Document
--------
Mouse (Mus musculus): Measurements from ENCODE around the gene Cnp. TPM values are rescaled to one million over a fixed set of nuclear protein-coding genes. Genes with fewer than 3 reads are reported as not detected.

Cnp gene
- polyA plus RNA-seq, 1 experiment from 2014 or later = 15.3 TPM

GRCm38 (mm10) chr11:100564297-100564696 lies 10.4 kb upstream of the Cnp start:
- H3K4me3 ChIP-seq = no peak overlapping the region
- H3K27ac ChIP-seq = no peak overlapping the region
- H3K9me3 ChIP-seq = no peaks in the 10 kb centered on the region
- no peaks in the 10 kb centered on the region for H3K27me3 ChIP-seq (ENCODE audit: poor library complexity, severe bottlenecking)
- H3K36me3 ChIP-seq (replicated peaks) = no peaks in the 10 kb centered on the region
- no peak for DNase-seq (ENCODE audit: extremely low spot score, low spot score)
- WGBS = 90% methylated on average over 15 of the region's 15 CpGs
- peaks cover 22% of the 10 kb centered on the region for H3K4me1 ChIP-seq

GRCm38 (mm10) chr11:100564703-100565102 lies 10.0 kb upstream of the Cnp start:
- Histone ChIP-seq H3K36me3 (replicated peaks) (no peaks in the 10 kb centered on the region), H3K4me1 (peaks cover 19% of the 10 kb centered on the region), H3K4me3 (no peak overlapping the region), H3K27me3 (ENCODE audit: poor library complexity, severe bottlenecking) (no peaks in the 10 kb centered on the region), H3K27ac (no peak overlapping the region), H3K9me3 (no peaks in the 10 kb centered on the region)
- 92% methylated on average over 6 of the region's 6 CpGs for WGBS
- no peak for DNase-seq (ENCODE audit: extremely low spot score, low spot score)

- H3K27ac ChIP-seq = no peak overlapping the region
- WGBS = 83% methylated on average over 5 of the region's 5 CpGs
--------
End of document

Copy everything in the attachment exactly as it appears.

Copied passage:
Mouse (Mus musculus): Measurements from ENCODE around the gene Cnp. TPM values are rescaled to one million over a fixed set of nuclear protein-coding genes. Genes with fewer than 3 reads are reported as not detected.

Cnp gene
- polyA plus RNA-seq, 1 experiment from 2014 or later = 15.3 TPM

GRCm38 (mm10) chr11:100564297-100564696 lies 10.4 kb upstream of the Cnp start:
- H3K4me3 ChIP-seq = no peak overlapping the region
- H3K27ac ChIP-seq = no peak overlapping the region
- H3K9me3 ChIP-seq = no peaks in the 10 kb centered on the region
- no peaks in the 10 kb centered on the region for H3K27me3 ChIP-seq (ENCODE audit: poor library complexity, severe bottlenecking)
- H3K36me3 ChIP-seq (replicated peaks) = no peaks in the 10 kb centered on the region
- no peak for DNase-seq (ENCODE audit: extremely low spot score, low spot score)
- WGBS = 90% methylated on average over 15 of the region's 15 CpGs
- peaks cover 22% of the 10 kb centered on the region for H3K4me1 ChIP-seq

GRCm38 (mm10) chr11:100564703-100565102 lies 10.0 kb upstream of the Cnp start:
- Histone ChIP-seq H3K36me3 (replicated peaks) (no peaks in the 10 kb centered on the region), H3K4me1 (peaks cover 19% of the 10 kb centered on the region), H3K4me3 (no peak overlapping the region), H3K27me3 (ENCODE audit: poor library complexity, severe bottlenecking) (no peaks in the 10 kb centered on the region), H3K27ac (no peak overlapping the region), H3K9me3 (no peaks in the 10 kb centered on the region)
- 92% methylated on average over 6 of the region's 6 CpGs for WGBS
- no peak for DNase-seq (ENCODE audit: extremely low spot score, low spot score)

- H3K27ac ChIP-seq = no peak overlapping the region
- WGBS = 83% methylated on average over 5 of the region's 5 CpGs